When one URL redirects to another, Google keeps only one of those URLs indexed.

For 301 redirects…

… that will be the ‘new’ URL. For example, if you create a 301 redirect from old-page.html to new-page.html, Google will index new-page.html and de-index old-page.html. That’s because the 301 redirect tells Google that this is a permanent move, so there’s no point keeping the old URL indexed.

People sometimes get confused about this because after creating a 301 redirect, the old URL can still show up for a while in Google when using site: searches.

For example, Moz changed and redirected their domain from to many years ago, but still shows up in Google.

5 301 site search

The reason for this is that, as Patrick recently explained, site: searches don’t tell you if a URL is indexed. For that, you need to use either the URL Inspection tool or Coverage report in Google Search Console.

For 302 redirects…

… the URL that Google indexes will usually be the original one. However, because Google knows people often mistakenly use 302s for permanent redirects, they actually assess each 302 redirect individually to try to determine what you really meant.

Here’s what Google’s John Mueller said:

When we recognize a redirect and we see it’s a 302, we assume it is a temporary redirect first and we assume you want the initial URL indexed, not the redirected target. […] However, when we recognize it is actually more like a permanent redirect and the 302 is maybe something that you accidentally set up, then we do treat that as a 301. And we say, instead of indexing the redirected URL, we’ll index the redirection target instead.

John Mueller
John Mueller, Webmaster Trends Analyst Google

Nobody knows precisely how long a 302 redirect needs to be in place before Google begins treating it as a permanent redirect. Usually, it’s a few weeks to a few months, but it can be days, weeks, or months.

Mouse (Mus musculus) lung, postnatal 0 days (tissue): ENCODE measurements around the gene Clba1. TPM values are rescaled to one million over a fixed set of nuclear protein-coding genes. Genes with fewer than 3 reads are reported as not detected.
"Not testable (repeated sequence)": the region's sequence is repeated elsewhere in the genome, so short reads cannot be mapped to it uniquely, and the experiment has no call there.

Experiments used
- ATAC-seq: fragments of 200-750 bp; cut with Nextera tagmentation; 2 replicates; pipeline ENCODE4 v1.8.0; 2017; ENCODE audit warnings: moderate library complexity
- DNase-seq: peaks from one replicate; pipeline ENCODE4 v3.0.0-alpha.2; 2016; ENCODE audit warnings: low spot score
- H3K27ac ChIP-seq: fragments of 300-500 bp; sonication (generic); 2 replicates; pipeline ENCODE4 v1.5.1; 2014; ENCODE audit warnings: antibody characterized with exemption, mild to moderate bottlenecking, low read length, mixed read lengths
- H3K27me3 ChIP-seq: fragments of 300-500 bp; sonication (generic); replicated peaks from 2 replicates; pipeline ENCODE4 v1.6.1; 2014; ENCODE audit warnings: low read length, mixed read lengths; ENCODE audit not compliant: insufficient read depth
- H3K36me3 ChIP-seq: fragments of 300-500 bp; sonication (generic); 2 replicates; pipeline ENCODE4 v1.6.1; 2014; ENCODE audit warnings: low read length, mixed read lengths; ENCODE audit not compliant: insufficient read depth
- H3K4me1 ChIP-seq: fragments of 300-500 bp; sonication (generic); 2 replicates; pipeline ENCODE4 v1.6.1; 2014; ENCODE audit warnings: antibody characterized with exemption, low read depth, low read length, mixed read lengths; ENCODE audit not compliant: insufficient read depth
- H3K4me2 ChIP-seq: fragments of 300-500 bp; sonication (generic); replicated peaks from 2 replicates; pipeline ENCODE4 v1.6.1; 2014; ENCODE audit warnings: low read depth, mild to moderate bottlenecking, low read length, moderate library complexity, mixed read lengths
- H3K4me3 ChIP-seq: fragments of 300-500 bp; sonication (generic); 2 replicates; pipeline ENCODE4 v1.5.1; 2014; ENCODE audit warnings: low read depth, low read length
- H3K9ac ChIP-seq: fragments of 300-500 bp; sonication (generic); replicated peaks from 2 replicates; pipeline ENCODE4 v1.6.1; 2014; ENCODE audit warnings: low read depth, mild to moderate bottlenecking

In some circumstances, Google even appears to treat 302s as 301s from the get-go.

For example, Patrick recently ran a small experiment where he implemented a 302 redirect from one established site to another. As soon as Google crawled the ‘old’ domain and saw the redirect, the ‘old’ domain disappeared from the search results in favor of the ‘new’ domain.

If you’re not sure how Google is treating your 302 redirects, here’s a quick ‘trick’:

Paste the redirecting URL into the Search Console’s URL Inspection tool. If it shows the “URL is not on Google” warning, Google must be treating the redirect as permanent (301). If it is on Google, then they’re treating it as temporary (302).

6 url is not on google

Just make sure to check the last crawl date when doing this. If this date comes after you implemented the redirect, request re-indexing and come back later.


From our observations, Google is usually quicker to treat 302 redirects as permanent when redirecting to an ‘established’ page or site. That’s probably because the ‘new’ page or website has been around a while, so there’s a higher than average probability that you wanted to redirect the URL permanently.

Link signals

3XX redirects used to dilute PageRank, but that stopped in 2016.

Now, when you redirect one URL to another, link signals consolidate at one URL without dilution. However, the way this works is commonly misunderstood, as the type of redirect can impact where the signals consolidate.

For 301 redirects…

… link signals consolidate ‘forward’ to the ‘new’ URL.

For example, if old-page.html has ten backlinks, and you redirect (301) that to new-page.html, all link signals will consolidate at the new-page.html. In other words, Google should rank new-page.html as though it has ten links.

However, it’s not quite that simple because Google treats irrelevant redirects as soft 404s:

That isn’t a problem if you’re moving content to a new URL without drastically changing it. But if the redirect is irrelevant, as is the case when redirecting an old blog post to your homepage, links to the ‘old’ page probably won’t help the ‘new’ page rank. So the golden rule is to keep your redirects as relevant as possible.